I've been selling content there for seven years, and aside from Pond5, I've only sold content on other sites for three years. So I have a lot more knowledge and experience when it comes to Envato than other sites, which is why I'm more likely to 'chip in' on a thread relating to Envato than another site. The reason I'm usually positive about Envato is that I've had nothing but a positive experience there. I know it's not for everyone, I know they're not perfect, and I know a lot of people may not have the same view of them as me... but the way people talk about them, they may as well be ISIS or something!

Elements might turn out to be sh*it for contributors (unlikely I'd get away with that if I was on the payroll), but it could be really good as well. People aren't going to know unless they try, so asking if somebody didn't fancy giving it a try to see how much they earn... is a pretty reasonable question. If the returns are no good, then they can delete their port. And then Josh chipped in with a consideration that I wasn't aware of, which could result in a little bit more of a return. That's hardly suspicious. If anyone from Adobe Stock pops in with a positive aspect of something there, everyone starts throwing their knickers at them!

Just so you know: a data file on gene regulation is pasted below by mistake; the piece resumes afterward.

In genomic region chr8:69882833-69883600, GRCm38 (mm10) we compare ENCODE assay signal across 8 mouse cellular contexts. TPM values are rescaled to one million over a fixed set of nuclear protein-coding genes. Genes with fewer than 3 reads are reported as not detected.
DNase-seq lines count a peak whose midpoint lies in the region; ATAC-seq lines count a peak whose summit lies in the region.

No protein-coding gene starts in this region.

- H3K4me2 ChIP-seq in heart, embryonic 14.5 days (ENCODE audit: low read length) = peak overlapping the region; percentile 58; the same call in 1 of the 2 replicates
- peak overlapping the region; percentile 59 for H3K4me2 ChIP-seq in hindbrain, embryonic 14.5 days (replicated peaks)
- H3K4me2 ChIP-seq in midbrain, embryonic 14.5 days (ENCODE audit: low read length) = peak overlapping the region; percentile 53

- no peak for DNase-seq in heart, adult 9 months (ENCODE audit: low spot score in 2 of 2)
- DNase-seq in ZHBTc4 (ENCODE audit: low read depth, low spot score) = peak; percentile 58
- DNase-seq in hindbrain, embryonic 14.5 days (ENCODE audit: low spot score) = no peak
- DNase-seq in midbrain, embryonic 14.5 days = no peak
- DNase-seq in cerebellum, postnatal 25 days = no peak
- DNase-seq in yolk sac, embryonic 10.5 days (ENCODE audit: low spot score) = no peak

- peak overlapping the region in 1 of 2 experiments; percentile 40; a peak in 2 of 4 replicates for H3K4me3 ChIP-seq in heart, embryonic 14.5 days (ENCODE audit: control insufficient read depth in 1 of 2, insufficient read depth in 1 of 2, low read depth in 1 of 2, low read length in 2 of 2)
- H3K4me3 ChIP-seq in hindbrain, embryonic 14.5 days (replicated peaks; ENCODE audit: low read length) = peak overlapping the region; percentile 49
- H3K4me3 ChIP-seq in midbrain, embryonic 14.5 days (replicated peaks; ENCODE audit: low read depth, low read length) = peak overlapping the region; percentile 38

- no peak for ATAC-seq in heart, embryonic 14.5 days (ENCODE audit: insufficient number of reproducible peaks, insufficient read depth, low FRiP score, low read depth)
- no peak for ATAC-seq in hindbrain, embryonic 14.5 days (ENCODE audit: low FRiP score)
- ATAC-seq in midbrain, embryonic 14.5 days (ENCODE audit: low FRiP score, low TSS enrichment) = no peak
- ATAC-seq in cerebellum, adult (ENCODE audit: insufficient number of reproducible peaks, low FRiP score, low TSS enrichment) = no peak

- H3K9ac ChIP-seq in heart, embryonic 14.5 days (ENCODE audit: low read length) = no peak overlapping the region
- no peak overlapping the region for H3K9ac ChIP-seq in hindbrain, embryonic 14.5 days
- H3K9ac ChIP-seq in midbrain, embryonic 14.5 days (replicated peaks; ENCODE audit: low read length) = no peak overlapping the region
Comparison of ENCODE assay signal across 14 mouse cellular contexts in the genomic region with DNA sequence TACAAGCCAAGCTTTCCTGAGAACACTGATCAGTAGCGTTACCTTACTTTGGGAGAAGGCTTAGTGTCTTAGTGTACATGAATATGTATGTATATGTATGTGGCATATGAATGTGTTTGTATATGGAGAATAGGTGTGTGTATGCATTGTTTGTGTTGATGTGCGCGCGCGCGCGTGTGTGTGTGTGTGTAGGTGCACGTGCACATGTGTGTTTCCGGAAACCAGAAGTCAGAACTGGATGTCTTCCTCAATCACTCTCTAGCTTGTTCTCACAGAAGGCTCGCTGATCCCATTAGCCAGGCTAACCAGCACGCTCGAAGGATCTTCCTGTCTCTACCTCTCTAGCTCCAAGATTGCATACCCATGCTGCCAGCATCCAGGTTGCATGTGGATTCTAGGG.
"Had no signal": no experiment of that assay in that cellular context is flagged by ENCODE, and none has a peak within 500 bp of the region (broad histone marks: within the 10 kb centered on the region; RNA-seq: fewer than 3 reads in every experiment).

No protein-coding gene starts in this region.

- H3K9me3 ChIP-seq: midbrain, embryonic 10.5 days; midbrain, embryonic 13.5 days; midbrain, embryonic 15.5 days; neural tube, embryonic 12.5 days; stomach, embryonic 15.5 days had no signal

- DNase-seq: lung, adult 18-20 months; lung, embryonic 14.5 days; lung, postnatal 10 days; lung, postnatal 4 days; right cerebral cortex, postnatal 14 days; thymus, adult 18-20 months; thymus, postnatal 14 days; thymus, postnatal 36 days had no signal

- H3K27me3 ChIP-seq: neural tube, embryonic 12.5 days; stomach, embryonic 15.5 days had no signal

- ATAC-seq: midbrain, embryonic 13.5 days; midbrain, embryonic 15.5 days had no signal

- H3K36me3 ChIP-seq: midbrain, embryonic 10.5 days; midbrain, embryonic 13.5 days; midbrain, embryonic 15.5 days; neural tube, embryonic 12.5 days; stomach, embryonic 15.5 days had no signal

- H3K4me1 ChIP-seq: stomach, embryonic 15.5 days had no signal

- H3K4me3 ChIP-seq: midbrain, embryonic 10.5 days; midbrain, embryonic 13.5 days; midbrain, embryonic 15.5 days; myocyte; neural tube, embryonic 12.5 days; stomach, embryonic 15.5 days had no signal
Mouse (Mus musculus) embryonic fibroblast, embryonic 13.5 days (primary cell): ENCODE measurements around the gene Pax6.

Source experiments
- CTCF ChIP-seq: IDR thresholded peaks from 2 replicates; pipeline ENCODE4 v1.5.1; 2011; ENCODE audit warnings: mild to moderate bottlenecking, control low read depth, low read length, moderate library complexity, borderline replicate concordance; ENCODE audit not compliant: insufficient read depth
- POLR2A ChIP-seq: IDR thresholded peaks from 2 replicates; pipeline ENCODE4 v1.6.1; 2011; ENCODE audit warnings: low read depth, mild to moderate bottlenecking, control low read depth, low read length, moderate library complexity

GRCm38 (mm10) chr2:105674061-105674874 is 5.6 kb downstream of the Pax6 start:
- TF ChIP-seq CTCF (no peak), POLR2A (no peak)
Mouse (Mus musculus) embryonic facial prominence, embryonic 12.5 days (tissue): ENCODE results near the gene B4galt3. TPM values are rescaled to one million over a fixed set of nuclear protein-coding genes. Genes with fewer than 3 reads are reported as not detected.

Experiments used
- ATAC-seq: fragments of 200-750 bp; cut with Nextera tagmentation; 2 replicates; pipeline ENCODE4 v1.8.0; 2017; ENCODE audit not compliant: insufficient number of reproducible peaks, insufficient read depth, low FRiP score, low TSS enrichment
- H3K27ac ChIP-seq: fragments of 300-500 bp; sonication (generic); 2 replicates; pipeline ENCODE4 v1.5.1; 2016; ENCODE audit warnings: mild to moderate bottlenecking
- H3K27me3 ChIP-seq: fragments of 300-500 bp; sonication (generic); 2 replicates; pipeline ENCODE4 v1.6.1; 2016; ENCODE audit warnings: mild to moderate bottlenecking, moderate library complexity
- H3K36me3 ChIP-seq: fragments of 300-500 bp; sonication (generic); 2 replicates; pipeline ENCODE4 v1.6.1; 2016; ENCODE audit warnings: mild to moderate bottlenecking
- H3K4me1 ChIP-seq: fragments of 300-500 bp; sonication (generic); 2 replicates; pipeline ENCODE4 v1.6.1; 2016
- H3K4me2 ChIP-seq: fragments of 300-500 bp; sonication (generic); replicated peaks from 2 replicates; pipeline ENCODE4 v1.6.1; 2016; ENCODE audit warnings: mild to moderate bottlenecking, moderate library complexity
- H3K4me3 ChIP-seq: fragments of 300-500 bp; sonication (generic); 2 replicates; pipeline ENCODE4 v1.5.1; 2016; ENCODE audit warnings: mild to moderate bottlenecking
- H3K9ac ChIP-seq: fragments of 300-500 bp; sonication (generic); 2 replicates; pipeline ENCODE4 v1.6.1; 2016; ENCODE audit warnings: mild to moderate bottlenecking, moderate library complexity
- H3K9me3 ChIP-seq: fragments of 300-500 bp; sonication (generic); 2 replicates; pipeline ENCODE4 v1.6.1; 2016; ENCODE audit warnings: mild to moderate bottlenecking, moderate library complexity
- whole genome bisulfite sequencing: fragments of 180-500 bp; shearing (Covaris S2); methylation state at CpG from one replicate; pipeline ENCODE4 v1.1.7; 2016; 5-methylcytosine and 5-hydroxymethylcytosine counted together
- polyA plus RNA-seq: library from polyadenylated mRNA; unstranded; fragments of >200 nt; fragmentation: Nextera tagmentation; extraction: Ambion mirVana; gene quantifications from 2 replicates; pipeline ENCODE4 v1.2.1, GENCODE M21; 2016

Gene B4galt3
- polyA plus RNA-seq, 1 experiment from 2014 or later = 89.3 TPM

Glad you have had a great experience with them. Wish I could say the same. I was making payout ($50 to $100) each month and got kicked to the curve- I had to scramble to find more additional work to cover my loss in money that I needed to eat and pay rent. Will I look at Elements- probably not...

joshsprague

  • I work at Envato! How can I help?
« Reply #49 on: August 09, 2017, 12:44 »
0
All my images on photodune were deleted except for around 400 (which are moslty from first batch (and they are not really good, they are 10 years old) and a few last batches). And these 400 are definitely not the best sellers. So it looks like they have just deleted 89% or portfolio without choosing which images to delete and which ones to retain.

Also I saw in my earnings that (surprise, surprise) Austrailian tax cut is 30%.

So I have to upload my portfolio again to elements, spend time, attach releases. And with my 10+ years experience in microstock (and macrostock) industry I have serious doubts that these efforts will be repaid.

I am sorry you have had a less than stellar experience with us so far. The 400 retained images really should have aligned with our new quality guidelines here: https://help.market.envato.com/hc/en-us/articles/217906203-Commercial-Demand-Guide

As for your efforts moving forward, an Elements author only needs to upload to PhotoDune once and your items will be automatically be ported to Elements. :)